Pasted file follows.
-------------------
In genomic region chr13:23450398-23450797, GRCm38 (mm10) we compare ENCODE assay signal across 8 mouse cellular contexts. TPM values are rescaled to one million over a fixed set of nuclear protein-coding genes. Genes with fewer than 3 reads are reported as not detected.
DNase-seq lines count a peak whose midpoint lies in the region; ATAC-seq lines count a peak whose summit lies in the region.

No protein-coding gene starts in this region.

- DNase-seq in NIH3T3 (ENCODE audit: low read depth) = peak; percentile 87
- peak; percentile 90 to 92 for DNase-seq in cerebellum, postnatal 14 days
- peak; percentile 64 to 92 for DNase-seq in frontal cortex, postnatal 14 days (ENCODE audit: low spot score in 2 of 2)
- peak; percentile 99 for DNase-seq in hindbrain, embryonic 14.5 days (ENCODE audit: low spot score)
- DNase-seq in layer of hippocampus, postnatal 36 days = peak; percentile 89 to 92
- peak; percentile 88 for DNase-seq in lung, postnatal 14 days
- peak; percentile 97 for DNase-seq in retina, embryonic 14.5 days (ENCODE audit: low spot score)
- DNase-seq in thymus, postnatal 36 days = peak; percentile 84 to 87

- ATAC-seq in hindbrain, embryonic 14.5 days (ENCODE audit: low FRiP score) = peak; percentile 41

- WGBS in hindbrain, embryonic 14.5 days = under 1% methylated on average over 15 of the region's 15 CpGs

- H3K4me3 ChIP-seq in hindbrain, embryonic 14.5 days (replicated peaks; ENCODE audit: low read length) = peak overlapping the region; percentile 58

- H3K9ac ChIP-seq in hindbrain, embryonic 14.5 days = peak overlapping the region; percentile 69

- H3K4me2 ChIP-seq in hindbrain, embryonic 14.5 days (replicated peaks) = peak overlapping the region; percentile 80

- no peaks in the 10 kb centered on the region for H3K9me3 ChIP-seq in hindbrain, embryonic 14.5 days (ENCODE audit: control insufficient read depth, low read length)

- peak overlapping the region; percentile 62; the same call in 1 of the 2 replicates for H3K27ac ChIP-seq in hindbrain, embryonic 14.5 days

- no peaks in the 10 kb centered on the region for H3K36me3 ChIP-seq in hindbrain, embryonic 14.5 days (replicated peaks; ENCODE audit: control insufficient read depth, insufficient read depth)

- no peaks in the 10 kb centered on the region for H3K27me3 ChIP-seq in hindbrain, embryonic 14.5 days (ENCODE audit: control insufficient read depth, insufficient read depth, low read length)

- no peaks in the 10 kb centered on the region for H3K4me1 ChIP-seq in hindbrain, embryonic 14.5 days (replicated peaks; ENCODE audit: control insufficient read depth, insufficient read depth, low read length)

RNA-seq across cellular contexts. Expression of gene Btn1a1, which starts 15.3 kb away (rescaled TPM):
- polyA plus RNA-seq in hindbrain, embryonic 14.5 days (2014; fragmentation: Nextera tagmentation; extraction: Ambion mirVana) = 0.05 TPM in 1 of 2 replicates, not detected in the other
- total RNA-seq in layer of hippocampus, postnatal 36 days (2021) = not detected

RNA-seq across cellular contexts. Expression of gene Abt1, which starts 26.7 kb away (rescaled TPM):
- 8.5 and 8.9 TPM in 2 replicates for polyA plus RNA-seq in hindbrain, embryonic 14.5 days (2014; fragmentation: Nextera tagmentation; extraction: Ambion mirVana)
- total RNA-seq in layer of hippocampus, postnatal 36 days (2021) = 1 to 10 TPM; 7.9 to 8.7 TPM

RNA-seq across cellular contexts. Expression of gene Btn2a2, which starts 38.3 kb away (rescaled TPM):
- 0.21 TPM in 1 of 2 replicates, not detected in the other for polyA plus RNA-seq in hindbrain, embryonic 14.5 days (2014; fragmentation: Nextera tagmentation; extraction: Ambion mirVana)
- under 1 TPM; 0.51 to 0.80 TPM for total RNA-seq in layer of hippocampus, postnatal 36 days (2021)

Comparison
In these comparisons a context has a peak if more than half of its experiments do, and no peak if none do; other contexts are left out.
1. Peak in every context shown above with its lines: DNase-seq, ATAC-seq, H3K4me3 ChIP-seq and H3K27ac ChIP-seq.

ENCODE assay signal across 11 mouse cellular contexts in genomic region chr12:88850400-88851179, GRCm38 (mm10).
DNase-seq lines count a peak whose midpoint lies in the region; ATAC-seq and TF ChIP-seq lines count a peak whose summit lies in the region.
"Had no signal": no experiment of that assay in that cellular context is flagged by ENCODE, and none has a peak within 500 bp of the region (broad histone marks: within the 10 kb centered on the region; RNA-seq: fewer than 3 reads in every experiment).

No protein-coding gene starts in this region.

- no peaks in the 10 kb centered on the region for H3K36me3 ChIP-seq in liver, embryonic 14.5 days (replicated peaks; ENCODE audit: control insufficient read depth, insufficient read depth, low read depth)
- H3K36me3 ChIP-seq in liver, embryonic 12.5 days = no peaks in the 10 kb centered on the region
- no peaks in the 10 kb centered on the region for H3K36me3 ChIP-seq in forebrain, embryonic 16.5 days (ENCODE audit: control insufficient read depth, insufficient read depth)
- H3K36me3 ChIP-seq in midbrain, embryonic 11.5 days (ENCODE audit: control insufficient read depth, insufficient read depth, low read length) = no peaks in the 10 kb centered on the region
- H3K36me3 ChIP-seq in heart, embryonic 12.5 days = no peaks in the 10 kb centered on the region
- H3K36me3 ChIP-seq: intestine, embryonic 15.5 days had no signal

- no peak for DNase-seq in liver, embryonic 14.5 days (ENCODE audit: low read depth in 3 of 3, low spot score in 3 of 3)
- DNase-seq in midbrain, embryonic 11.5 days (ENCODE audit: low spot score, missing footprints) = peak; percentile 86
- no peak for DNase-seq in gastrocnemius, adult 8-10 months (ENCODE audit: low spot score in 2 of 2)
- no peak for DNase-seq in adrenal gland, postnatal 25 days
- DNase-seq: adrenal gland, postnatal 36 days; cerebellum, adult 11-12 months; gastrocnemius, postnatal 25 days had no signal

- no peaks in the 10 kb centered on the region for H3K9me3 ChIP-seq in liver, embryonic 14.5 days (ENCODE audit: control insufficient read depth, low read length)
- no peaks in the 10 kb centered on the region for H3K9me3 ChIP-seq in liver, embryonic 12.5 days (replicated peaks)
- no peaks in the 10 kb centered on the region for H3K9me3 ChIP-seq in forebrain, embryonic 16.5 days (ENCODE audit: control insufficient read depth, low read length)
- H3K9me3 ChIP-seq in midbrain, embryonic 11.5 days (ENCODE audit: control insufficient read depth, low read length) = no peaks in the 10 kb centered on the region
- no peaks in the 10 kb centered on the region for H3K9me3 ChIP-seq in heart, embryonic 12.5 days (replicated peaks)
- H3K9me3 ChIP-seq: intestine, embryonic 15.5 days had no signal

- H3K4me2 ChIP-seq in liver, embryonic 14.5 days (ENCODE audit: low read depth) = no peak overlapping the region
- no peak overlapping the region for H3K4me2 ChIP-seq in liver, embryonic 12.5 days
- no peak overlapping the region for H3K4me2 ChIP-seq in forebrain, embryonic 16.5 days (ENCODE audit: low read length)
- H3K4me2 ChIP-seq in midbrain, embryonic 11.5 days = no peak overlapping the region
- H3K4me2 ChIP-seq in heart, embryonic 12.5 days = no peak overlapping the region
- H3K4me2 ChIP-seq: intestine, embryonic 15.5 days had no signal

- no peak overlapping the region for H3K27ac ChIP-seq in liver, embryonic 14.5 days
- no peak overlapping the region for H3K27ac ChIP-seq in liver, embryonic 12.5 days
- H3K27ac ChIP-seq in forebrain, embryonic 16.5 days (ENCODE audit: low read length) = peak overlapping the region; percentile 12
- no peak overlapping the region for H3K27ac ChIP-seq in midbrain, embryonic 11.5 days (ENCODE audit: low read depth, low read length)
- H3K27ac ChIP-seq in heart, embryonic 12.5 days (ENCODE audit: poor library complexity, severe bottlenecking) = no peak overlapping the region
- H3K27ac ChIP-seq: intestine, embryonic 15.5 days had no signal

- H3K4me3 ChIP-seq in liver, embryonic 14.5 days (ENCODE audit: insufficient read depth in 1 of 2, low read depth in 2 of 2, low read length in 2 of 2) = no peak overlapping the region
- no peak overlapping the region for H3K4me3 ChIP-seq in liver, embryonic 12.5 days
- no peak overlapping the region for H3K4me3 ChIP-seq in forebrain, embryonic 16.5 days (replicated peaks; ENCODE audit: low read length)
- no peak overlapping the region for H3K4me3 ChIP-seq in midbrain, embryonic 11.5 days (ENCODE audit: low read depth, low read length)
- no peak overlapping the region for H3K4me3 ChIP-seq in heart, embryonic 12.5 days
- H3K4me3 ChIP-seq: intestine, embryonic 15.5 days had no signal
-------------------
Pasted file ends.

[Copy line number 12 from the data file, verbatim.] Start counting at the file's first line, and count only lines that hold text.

- ATAC-seq in hindbrain, embryonic 14.5 days (ENCODE audit: low FRiP score) = peak; percentile 41